In 1963 Nokia starts its journey in the field of telecommunications with developing radio telephones for the army and emergency services. Since then, Nokia came a long way with launching the world’s first international cellular network and the first to allow international roaming in 1981. Nokia introducing the first car phone in 1982 and in 1991, Harri Holkeri- the Finish prime minister by then, makes the world’s first GSM phone call with Nokia handset. The strategic decision to invest in telecommunication has paid off and by 1998 Nokia is the world’s number one in mobile phones. Between 1996 and 2001, Nokia’s turnover increases almost fivefold from 6.5 billion Euro to 31 billion Euro.
In 2005, Nokia sells its One billionth phone. In 2007 the company has 35% of the mobile network share market.
”As the new millennium dawns, everything changes. New technology enables the internet to go mobile, opening up a world of possibilities for mobile users. No longer are phones just for phone calls.” (Nokia, 2013a) Corporate planning & Vision
Nokia’s mission is simple: Connecting People. Except the well-known mobile technology production, Nokia has more production lines like audiovisual signal/data processing and communications, multimedia equipment, satellite and cable receivers. In the early 1990s, Nokia makes a major shift in its activities and becoming a telecommunications focused company. Nokia had effectively decided that the future lies in telecommunications products, and strikes the global rather than simply the national market. Nokia starts expanding its manufacturing in 7 countries and its products sells in 130 countries. Lately Nokia concentrates its energy mostly in navigation, third generation mobile phones, and smartphones.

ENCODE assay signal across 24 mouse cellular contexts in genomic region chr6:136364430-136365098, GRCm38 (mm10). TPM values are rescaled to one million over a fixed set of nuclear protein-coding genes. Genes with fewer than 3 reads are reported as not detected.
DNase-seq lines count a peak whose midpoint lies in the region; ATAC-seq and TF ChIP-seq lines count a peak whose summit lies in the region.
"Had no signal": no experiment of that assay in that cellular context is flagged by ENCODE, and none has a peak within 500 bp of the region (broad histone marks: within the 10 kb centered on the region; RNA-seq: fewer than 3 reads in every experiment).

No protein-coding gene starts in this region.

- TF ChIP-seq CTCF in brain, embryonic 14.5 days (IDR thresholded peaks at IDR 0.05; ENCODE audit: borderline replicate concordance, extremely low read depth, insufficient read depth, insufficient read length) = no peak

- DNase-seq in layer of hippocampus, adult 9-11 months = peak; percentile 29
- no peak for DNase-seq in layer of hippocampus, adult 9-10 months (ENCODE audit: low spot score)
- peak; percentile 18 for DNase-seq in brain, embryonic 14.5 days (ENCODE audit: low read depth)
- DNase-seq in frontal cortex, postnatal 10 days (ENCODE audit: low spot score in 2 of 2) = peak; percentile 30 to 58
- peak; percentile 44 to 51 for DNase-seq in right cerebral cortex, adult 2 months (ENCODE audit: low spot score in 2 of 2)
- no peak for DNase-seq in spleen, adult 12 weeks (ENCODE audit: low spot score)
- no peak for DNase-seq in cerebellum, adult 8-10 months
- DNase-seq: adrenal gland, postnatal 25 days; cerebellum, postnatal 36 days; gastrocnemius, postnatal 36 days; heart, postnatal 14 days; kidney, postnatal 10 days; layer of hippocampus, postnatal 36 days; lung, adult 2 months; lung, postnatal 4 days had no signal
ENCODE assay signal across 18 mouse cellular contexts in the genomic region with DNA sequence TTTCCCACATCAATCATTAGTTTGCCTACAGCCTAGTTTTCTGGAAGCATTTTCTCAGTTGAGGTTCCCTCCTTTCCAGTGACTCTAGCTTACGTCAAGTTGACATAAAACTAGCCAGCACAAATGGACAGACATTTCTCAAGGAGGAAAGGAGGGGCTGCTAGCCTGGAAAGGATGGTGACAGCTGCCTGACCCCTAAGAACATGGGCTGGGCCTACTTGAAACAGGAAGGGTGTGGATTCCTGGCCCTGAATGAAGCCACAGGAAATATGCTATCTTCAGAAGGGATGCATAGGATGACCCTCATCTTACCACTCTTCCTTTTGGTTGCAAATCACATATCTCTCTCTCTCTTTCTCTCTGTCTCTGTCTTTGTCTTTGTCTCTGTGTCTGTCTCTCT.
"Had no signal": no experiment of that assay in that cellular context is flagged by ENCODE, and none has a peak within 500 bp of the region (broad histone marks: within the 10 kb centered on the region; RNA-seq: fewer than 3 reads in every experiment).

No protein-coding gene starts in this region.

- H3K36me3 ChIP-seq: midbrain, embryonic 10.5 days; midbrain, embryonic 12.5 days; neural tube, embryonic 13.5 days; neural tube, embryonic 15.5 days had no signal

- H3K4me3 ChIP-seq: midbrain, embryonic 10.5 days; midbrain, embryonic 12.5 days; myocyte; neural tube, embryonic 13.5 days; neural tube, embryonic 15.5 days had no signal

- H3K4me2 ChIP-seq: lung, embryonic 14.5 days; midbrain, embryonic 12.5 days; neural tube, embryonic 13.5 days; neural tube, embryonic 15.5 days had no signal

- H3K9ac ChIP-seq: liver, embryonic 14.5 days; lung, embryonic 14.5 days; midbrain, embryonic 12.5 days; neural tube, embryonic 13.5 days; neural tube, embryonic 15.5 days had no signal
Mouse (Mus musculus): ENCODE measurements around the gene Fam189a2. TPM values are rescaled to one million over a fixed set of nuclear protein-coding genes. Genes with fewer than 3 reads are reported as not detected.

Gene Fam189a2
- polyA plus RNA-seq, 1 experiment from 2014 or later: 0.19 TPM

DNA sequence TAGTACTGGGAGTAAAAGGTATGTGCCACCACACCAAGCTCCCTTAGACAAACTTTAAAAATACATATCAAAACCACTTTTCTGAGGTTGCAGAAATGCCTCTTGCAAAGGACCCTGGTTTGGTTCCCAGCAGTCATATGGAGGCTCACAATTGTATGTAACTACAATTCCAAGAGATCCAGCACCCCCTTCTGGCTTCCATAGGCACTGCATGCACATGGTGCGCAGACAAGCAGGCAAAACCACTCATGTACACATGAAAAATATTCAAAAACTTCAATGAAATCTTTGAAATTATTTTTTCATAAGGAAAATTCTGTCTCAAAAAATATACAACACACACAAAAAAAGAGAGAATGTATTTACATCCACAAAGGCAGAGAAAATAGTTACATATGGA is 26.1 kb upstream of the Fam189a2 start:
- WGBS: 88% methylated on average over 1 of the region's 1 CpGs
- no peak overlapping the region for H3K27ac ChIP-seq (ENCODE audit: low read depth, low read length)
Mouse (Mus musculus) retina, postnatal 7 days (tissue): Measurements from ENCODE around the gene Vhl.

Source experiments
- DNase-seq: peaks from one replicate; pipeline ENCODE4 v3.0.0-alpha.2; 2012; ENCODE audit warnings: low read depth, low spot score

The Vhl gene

Company’s main goal is to keep its customer satisfaction with quality products. According to Michael’s Porter generic strategies, I can define Nokia’s game plan as differentiation - “the business concentrates on achieving superior performance in an important customer benefit area valued by a large part of the market.” (Keller and Kotler, 2012, p.27) Their phones were built to last, although they seem to be a little pricier than some of their competitor’s handsets. Nokia’s competitive strategy was oriented toward the quality of the products. To reach its target market, the company followed the Product concept – “the consumers favor products offering the most quality, performance, or innovative features.” (Keller and Kotler, 2012, p.9). Nokia’s products were one of the best in their categories, and their prices were higher than competitor’s. In order to maintain its market share and keeps its customers in 1991 Nokia decides to expand its Research and Development programs, and global marketing. That move prepared the company for the cellular boom that hit the world market. The development of global strategies offered Nokia the ability to respond and meet customer’s needs quickly as they developed, with the added benefits of cost reduction, improved quality and competitive leverage. In 1995 the company started to open new manufactories in China, following by others in Mexico – 1996, Brazil-1998, Hungary- 1999 and India in 2006. The company is trying to keep each of these facilities as sustainable as possible. “This means minimizing any negative environmental and social impact the facility may have - for example, by reducing its energy consumption or ensuring materials are ethically sourced. But it also means maximizing the positive impact our presence can have on the local community - from providing rewarding employment opportunities to supporting worthy causes, such as schools or hospitals.”(Nokia, 2013b)
In 2008, Nokia acquired NAVTEQ , a Chicago based provider of digital map data and location-based content and services for automotive navigation systems, mobile navigation devices, Internet-based mapping applications, and government and